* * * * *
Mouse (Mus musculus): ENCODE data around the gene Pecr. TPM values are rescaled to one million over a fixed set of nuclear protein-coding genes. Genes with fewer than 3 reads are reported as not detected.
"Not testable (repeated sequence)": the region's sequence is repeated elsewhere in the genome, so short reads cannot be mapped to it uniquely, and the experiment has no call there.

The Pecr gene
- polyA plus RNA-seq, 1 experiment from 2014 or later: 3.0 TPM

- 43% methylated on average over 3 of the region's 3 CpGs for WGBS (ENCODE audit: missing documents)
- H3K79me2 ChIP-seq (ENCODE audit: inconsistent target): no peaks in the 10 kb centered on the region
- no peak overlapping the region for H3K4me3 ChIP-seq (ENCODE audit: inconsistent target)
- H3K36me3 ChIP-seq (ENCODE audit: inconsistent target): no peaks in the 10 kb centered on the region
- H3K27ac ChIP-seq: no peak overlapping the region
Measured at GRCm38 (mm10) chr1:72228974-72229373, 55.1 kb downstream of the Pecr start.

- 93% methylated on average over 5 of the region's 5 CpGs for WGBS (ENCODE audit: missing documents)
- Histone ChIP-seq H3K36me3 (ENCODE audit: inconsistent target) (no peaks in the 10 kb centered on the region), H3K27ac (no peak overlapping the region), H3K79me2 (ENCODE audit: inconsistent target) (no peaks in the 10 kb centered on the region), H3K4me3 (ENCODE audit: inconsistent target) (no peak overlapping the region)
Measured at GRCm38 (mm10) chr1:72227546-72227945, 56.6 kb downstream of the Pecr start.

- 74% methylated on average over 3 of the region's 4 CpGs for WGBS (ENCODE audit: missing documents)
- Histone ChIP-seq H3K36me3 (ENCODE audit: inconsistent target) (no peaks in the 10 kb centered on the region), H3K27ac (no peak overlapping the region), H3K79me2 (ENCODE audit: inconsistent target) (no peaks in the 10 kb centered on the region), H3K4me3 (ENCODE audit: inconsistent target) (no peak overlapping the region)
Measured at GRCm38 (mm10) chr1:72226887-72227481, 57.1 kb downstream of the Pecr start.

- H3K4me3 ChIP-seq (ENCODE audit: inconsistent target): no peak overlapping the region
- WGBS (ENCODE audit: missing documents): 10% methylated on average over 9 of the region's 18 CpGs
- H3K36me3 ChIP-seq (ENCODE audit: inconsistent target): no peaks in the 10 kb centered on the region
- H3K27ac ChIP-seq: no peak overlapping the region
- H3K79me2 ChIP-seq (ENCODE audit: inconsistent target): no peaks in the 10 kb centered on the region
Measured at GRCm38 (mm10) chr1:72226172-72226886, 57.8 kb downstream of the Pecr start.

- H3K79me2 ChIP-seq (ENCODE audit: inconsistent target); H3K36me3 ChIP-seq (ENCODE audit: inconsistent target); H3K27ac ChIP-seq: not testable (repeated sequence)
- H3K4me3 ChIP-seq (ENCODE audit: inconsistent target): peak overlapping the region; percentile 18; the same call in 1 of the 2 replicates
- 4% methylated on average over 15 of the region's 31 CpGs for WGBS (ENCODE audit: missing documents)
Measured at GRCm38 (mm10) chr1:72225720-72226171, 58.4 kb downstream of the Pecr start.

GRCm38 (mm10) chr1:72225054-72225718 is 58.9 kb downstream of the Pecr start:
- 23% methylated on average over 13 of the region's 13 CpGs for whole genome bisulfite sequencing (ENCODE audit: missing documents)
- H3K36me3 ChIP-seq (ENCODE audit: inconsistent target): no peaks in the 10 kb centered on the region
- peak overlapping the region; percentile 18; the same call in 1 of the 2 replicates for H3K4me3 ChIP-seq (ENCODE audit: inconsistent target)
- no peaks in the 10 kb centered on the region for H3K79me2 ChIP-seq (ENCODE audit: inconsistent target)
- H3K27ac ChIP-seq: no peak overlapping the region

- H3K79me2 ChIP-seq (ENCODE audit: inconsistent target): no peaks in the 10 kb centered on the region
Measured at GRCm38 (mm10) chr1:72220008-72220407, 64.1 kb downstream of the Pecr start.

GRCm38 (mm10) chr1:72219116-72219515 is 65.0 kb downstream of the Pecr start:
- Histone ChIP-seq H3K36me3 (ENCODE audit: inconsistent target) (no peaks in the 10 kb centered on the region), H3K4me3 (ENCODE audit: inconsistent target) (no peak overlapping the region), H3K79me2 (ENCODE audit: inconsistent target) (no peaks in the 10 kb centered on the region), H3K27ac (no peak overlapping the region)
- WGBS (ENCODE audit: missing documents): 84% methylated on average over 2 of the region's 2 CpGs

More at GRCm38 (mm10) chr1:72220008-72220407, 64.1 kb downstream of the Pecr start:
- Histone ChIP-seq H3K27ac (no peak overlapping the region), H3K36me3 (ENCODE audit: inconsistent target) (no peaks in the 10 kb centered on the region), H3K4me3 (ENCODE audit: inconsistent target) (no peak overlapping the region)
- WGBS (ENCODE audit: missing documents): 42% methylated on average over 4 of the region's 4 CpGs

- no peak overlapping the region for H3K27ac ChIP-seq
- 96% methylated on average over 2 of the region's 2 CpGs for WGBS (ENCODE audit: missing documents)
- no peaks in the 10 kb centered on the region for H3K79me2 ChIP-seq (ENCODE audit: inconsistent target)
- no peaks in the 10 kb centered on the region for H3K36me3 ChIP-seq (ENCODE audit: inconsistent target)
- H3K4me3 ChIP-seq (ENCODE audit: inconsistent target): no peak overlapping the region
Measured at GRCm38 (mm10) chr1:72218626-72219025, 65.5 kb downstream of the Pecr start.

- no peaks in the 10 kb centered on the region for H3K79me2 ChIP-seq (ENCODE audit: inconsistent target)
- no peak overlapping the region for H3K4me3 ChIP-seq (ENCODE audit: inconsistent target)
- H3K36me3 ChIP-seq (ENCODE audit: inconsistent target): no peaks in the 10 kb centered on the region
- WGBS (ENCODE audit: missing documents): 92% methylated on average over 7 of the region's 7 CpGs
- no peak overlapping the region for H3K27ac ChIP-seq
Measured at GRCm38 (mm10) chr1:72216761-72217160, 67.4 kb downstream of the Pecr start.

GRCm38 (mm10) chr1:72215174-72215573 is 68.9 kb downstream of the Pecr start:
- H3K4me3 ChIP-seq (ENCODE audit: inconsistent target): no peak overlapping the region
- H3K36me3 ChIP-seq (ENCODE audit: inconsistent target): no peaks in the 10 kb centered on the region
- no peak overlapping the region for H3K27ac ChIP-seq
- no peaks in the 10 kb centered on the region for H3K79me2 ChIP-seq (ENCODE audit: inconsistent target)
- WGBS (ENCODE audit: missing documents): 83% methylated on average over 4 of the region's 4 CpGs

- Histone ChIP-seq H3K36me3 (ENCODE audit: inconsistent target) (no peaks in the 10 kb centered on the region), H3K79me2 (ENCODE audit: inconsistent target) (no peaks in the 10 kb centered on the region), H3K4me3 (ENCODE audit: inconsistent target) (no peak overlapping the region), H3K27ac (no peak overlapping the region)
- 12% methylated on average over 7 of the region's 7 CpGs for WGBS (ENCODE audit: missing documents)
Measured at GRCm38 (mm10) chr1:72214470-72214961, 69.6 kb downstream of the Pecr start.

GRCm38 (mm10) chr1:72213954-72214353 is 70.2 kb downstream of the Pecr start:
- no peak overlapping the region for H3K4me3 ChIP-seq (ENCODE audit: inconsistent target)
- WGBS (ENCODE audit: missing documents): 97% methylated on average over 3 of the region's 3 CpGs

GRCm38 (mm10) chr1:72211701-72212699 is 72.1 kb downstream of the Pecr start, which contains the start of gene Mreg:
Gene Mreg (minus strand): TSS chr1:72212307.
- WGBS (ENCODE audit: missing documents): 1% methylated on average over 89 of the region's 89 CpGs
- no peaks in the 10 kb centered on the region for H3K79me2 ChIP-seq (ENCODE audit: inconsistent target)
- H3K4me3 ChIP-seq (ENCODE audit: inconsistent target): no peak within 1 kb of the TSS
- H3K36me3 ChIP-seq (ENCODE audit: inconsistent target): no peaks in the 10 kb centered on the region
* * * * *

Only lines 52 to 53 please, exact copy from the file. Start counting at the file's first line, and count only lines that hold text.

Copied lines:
Measured at GRCm38 (mm10) chr1:72216761-72217160, 67.4 kb downstream of the Pecr start.

GRCm38 (mm10) chr1:72215174-72215573 is 68.9 kb downstream of the Pecr start: